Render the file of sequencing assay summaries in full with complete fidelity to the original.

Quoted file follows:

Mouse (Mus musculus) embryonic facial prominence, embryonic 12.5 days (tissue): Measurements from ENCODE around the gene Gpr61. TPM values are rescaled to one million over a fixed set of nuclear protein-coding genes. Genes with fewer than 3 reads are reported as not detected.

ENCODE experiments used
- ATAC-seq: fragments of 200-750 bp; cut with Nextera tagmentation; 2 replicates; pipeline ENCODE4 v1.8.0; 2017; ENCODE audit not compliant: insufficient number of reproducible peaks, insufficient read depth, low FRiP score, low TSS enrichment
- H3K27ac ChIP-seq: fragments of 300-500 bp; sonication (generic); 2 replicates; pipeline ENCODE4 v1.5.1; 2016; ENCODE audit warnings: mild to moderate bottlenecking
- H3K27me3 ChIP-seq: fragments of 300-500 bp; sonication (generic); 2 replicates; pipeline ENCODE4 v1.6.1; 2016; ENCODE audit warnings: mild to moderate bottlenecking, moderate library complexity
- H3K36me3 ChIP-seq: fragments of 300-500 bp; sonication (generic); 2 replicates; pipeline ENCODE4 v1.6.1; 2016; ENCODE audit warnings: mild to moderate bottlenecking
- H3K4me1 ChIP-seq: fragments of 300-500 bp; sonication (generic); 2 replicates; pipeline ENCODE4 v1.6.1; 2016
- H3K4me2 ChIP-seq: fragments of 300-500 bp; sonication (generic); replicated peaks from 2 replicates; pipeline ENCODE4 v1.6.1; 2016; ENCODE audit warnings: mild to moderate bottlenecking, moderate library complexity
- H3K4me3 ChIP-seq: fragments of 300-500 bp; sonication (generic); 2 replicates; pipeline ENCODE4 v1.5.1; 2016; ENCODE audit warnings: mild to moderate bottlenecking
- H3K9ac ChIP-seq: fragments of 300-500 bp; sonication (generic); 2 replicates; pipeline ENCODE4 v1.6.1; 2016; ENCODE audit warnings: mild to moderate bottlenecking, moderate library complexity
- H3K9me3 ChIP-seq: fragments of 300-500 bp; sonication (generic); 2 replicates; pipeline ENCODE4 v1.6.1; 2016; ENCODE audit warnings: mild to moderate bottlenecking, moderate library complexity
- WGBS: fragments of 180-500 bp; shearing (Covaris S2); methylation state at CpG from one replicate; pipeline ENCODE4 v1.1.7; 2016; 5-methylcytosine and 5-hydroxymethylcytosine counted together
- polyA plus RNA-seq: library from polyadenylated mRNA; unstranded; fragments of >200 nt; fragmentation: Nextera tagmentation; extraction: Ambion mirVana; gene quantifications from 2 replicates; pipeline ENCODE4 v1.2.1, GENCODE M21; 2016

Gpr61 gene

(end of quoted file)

Mouse (Mus musculus) embryonic facial prominence, embryonic 12.5 days (tissue): Measurements from ENCODE around the gene Gpr61. TPM values are rescaled to one million over a fixed set of nuclear protein-coding genes. Genes with fewer than 3 reads are reported as not detected.

ENCODE experiments used
- ATAC-seq: fragments of 200-750 bp; cut with Nextera tagmentation; 2 replicates; pipeline ENCODE4 v1.8.0; 2017; ENCODE audit not compliant: insufficient number of reproducible peaks, insufficient read depth, low FRiP score, low TSS enrichment
- H3K27ac ChIP-seq: fragments of 300-500 bp; sonication (generic); 2 replicates; pipeline ENCODE4 v1.5.1; 2016; ENCODE audit warnings: mild to moderate bottlenecking
- H3K27me3 ChIP-seq: fragments of 300-500 bp; sonication (generic); 2 replicates; pipeline ENCODE4 v1.6.1; 2016; ENCODE audit warnings: mild to moderate bottlenecking, moderate library complexity
- H3K36me3 ChIP-seq: fragments of 300-500 bp; sonication (generic); 2 replicates; pipeline ENCODE4 v1.6.1; 2016; ENCODE audit warnings: mild to moderate bottlenecking
- H3K4me1 ChIP-seq: fragments of 300-500 bp; sonication (generic); 2 replicates; pipeline ENCODE4 v1.6.1; 2016
- H3K4me2 ChIP-seq: fragments of 300-500 bp; sonication (generic); replicated peaks from 2 replicates; pipeline ENCODE4 v1.6.1; 2016; ENCODE audit warnings: mild to moderate bottlenecking, moderate library complexity
- H3K4me3 ChIP-seq: fragments of 300-500 bp; sonication (generic); 2 replicates; pipeline ENCODE4 v1.5.1; 2016; ENCODE audit warnings: mild to moderate bottlenecking
- H3K9ac ChIP-seq: fragments of 300-500 bp; sonication (generic); 2 replicates; pipeline ENCODE4 v1.6.1; 2016; ENCODE audit warnings: mild to moderate bottlenecking, moderate library complexity
- H3K9me3 ChIP-seq: fragments of 300-500 bp; sonication (generic); 2 replicates; pipeline ENCODE4 v1.6.1; 2016; ENCODE audit warnings: mild to moderate bottlenecking, moderate library complexity
- WGBS: fragments of 180-500 bp; shearing (Covaris S2); methylation state at CpG from one replicate; pipeline ENCODE4 v1.1.7; 2016; 5-methylcytosine and 5-hydroxymethylcytosine counted together
- polyA plus RNA-seq: library from polyadenylated mRNA; unstranded; fragments of >200 nt; fragmentation: Nextera tagmentation; extraction: Ambion mirVana; gene quantifications from 2 replicates; pipeline ENCODE4 v1.2.1, GENCODE M21; 2016

Gpr61 gene